Twitter’s 330 million users are on the platform to have conversations. Rapid-fire conversations that begin with 280-character prompts.
While the fast-paced environment may seem overwhelming, once you learn the ropes Twitter can become a cornerstone of your marketing strategy: Twitter users adore small businesses, and are more likely than users of other platforms to follow you, purchase from you and share what you post.
Work Twitter to your advantage by learning about the platform’s algorithm, earning followers and cultivating a useful list of people to follow. Then, jump in feet first: schedule posts, participate heavily (or fine tune your current participation) and take advantage of Twitter’s promotion options and advertising campaigns.
Of course, you need to set up an account, choose a profile picture and header that fits your brand and fill out your bio. But after that, it’s time to get a handle on the inner workings of the platform.
When Twitter first launched, tweets were shown in reverse-chronological order. But this shifted over time, with Twitter implementing an algorithm that decides how relevant every tweet you post is to every Twitter user, creating a score for each tweet based on each specific user’s account activity. They then display tweets in this order:
- Ranked tweets
- In case you missed it tweets
- Remaining tweets (still in reverse-chronological order)
The relevance score created by the algorithm is applied to the first two categories of tweets. And while a lot goes into how that score is developed, how much engagement each tweet gets, and how much the individual behind the tweet interacts with other Twitter users and followers, plays a significant role in the tweet getting pushed to the top of feeds.
Getting followers and deciding who to follow
How many followers you have, and who you follow, matters for more than the obvious reasons. Users may overlook a promoted tweet or ad if they click your profile and see that you only have three followers; likewise, they might view your entire account as one big ad if you have loads of followers but are only following three people.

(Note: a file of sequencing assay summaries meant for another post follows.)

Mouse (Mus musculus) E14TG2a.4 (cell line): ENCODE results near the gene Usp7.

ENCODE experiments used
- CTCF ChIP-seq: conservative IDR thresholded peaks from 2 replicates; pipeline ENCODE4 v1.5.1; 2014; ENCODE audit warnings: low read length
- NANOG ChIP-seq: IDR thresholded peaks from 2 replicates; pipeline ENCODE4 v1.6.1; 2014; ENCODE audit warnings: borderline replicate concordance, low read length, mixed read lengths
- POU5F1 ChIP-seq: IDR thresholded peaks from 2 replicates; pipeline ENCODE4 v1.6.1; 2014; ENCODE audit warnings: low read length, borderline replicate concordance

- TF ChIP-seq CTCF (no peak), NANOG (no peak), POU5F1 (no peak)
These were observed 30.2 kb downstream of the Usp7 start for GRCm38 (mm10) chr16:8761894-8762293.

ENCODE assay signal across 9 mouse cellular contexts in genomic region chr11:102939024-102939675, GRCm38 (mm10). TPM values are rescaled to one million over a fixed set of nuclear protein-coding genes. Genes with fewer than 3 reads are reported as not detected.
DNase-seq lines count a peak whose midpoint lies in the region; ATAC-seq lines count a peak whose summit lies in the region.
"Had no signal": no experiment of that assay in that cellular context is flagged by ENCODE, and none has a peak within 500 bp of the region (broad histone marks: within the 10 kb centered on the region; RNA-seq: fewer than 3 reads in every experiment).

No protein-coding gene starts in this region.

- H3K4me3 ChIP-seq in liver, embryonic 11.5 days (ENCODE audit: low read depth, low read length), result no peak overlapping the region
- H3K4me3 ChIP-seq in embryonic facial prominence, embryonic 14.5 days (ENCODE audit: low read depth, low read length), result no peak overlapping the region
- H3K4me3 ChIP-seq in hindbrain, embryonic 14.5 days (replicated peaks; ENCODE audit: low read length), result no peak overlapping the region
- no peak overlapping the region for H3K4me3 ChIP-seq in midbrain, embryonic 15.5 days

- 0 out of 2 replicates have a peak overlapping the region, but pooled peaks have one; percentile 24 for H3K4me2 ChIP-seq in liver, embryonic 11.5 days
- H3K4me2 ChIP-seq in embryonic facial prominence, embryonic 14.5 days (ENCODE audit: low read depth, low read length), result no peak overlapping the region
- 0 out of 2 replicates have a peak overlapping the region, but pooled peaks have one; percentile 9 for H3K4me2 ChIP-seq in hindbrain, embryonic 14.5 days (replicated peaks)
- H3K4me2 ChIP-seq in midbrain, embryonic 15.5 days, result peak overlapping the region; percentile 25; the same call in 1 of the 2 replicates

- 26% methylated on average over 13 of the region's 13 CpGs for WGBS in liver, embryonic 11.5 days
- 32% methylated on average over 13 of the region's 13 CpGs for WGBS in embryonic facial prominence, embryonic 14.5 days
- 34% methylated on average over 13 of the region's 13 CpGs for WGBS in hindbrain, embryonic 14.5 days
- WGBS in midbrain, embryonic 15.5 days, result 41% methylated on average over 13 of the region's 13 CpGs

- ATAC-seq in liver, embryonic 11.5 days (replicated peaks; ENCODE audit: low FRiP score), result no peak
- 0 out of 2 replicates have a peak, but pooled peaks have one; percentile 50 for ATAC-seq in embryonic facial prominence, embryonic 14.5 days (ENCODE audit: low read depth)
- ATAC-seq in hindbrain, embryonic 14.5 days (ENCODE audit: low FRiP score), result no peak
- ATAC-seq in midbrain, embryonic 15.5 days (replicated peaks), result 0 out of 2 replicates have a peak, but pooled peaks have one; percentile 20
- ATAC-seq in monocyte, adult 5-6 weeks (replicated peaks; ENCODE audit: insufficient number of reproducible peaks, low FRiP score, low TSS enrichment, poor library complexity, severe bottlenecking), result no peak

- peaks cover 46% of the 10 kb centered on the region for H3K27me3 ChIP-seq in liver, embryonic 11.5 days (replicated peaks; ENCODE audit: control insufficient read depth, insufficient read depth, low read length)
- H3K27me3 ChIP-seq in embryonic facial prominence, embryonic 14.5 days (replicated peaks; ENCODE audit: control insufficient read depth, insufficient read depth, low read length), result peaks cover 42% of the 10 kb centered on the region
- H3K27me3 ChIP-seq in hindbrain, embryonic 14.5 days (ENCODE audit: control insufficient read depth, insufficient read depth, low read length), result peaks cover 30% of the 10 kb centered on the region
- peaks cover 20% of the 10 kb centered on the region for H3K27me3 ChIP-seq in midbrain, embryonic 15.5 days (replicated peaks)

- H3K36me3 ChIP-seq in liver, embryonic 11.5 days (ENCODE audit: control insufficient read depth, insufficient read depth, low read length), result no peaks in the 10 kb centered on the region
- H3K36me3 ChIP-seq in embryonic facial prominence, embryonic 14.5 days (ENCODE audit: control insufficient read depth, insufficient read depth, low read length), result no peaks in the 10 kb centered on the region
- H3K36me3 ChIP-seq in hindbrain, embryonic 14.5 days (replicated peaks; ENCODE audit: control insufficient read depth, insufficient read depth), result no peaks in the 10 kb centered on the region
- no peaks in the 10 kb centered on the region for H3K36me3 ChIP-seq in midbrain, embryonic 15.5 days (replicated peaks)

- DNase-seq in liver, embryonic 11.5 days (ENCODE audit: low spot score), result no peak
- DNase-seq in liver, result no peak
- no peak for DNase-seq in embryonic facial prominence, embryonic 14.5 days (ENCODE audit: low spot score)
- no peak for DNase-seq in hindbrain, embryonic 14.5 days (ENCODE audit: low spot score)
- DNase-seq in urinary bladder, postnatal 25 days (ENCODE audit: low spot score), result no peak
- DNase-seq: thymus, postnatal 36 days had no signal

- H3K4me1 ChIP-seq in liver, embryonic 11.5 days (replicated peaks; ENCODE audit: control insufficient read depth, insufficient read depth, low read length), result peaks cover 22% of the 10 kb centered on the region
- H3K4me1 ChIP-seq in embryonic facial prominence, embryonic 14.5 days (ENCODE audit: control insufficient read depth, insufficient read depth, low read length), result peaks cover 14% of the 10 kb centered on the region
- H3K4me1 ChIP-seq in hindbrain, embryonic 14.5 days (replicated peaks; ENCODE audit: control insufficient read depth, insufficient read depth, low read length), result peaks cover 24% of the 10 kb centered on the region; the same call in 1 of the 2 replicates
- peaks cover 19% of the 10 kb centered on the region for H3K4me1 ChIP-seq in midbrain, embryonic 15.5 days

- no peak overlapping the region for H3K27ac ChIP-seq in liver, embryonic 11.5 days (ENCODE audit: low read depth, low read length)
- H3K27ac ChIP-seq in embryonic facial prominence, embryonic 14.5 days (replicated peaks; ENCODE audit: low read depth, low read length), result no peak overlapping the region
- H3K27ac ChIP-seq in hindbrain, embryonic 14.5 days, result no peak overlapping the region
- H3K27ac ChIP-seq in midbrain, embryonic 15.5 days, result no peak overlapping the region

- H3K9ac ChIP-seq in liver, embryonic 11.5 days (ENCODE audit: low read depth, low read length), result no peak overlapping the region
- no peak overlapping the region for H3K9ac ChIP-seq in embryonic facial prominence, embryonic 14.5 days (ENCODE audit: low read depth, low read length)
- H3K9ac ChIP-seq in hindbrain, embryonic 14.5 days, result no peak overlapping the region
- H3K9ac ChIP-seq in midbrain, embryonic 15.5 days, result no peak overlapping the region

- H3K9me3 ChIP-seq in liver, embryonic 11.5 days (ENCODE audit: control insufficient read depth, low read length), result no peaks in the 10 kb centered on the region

Type “how to get more Twitter followers” in a search bar and you’re greeted with “About 59,300,000 results.”
Pretty overwhelming, right? There’s no sure-fire formula, but here are some tips to give you a jump-start so that, as you work the platform and engage with users, the followers come organically over time.
Research your competition and see who follows them. Look for accounts that are active and have a fair number of followers themselves, and then hit that follow button.
_Why it works: The individual was interested enough in your competition to follow them, which means they’re more likely to give you a follow back. _
Follow noncompetitive brands and influencers in your industry. Respond to their tweets, give them shoutouts and retweet content that you think your followers will enjoy.
_Why it works: You’re interacting with the platform without marketing (big plus), showing that you’re active in your industry (essential for brand trust) and increasing the chances of getting a bigger brand, with a larger following, to interact with you and expose you to their audience. _
Write tweets related to trending hashtags (as long as it fits your brand).
_Why it works: This opens you up to people who aren’t currently following you, and if your input is interesting or useful enough, they’re likely to click that retweet or follow button. _
Who to follow
Curating a select, strategic list of people to follow provides you with opportunities to engage on the platform and exposes you to new content to share with your followers. Some people to consider include:
- Leaders in your industry
- Influencers in your niche
- Brands in your industry
- Users currently following you
- Media outlets covering your industry and general trending topics
- People who follow brands in your industry and have a high follow-back rate
Setting up a schedule
Because your visibility on the platform is directly tied to how naturally and frequently you engage with users, the idea of scheduling tweets might seem counterintuitive.
But, think of scheduled tweets as a presentation or pitch—of course it’s on the calendar, and you’ll be there on time and prepared. If you look at it this way, and make sure you take time every day to hop on Twitter for “water cooler networking,” there are loads of benefits to tweet scheduling.
Scheduling allows you to:
**Get a big-picture look **at the ratio of hard marketing, content marketing and direct engagement tweets you’re putting out.
**Free up time **so you’re available to respond to followers’ @s quickly, track Twitter trends, jump in when something comes up that fits your brand and participate in chats.
**Schedule retweets **for the tweets you’re trying to promote. Retweeting your own tweet a few times, especially tweets that have a higher level of engagement than you normally get, has a compounding effect on the relevancy score of your tweet, improving its visibility each time you repromote it.
Adjust for time zone differences. If your analytics show that a huge portion of your followers are active around 2 a.m. your time, scheduling tweets lets you reach this segment without drinking coffee around the clock.